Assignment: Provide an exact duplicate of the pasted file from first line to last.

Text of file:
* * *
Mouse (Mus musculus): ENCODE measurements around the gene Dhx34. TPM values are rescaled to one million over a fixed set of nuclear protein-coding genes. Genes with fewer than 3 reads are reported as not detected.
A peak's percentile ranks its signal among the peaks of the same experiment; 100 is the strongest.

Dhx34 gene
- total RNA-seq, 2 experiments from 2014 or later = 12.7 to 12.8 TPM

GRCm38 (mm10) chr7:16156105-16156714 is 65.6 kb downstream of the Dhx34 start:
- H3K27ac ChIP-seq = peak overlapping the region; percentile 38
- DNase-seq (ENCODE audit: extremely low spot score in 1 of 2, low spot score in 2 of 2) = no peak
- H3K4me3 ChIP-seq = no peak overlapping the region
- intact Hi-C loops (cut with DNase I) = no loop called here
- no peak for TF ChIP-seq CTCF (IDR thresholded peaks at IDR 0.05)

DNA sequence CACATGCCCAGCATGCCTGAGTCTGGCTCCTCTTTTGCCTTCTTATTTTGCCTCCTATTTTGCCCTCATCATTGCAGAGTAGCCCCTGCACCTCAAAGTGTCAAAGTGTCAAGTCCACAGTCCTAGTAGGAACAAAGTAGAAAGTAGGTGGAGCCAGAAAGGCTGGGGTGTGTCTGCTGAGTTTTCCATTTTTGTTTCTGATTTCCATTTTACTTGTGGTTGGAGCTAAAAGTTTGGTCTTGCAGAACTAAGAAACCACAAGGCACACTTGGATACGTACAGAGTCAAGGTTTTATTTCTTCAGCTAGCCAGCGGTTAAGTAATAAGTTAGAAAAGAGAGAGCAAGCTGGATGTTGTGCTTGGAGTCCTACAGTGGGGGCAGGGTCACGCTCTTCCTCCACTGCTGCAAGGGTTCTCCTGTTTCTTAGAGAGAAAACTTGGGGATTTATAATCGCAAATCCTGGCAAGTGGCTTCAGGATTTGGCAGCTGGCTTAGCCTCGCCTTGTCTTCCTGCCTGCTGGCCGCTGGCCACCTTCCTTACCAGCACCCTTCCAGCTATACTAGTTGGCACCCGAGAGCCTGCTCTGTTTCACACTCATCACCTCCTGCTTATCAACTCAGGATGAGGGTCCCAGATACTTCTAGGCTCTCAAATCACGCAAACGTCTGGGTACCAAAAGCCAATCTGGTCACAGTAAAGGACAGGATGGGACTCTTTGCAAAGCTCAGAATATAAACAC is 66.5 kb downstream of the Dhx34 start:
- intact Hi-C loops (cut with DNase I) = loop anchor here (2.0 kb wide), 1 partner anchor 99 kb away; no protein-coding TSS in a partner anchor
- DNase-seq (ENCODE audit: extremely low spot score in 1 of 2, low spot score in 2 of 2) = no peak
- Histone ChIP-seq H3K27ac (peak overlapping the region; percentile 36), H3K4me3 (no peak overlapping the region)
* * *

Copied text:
Mouse (Mus musculus): ENCODE measurements around the gene Dhx34. TPM values are rescaled to one million over a fixed set of nuclear protein-coding genes. Genes with fewer than 3 reads are reported as not detected.
A peak's percentile ranks its signal among the peaks of the same experiment; 100 is the strongest.

Dhx34 gene
- total RNA-seq, 2 experiments from 2014 or later = 12.7 to 12.8 TPM

GRCm38 (mm10) chr7:16156105-16156714 is 65.6 kb downstream of the Dhx34 start:
- H3K27ac ChIP-seq = peak overlapping the region; percentile 38
- DNase-seq (ENCODE audit: extremely low spot score in 1 of 2, low spot score in 2 of 2) = no peak
- H3K4me3 ChIP-seq = no peak overlapping the region
- intact Hi-C loops (cut with DNase I) = no loop called here
- no peak for TF ChIP-seq CTCF (IDR thresholded peaks at IDR 0.05)

DNA sequence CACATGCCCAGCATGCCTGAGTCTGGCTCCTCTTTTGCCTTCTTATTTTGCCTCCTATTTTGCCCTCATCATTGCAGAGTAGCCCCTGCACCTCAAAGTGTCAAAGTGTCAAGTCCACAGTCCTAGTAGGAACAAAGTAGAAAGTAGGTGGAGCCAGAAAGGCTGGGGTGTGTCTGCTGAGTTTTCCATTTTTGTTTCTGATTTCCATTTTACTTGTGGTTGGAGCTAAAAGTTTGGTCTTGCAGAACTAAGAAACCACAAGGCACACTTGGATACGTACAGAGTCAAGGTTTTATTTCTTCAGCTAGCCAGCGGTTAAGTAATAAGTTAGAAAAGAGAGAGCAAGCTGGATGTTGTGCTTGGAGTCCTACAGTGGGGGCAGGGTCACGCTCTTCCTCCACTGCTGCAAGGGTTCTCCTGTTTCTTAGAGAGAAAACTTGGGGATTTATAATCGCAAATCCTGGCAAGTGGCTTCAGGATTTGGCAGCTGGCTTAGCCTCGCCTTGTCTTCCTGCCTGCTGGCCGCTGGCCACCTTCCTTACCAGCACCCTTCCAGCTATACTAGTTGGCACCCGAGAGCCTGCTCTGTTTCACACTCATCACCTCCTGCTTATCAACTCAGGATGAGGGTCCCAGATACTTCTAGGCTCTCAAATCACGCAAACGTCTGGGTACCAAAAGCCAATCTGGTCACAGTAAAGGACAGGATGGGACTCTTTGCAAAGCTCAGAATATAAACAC is 66.5 kb downstream of the Dhx34 start:
- intact Hi-C loops (cut with DNase I) = loop anchor here (2.0 kb wide), 1 partner anchor 99 kb away; no protein-coding TSS in a partner anchor
- DNase-seq (ENCODE audit: extremely low spot score in 1 of 2, low spot score in 2 of 2) = no peak
- Histone ChIP-seq H3K27ac (peak overlapping the region; percentile 36), H3K4me3 (no peak overlapping the region)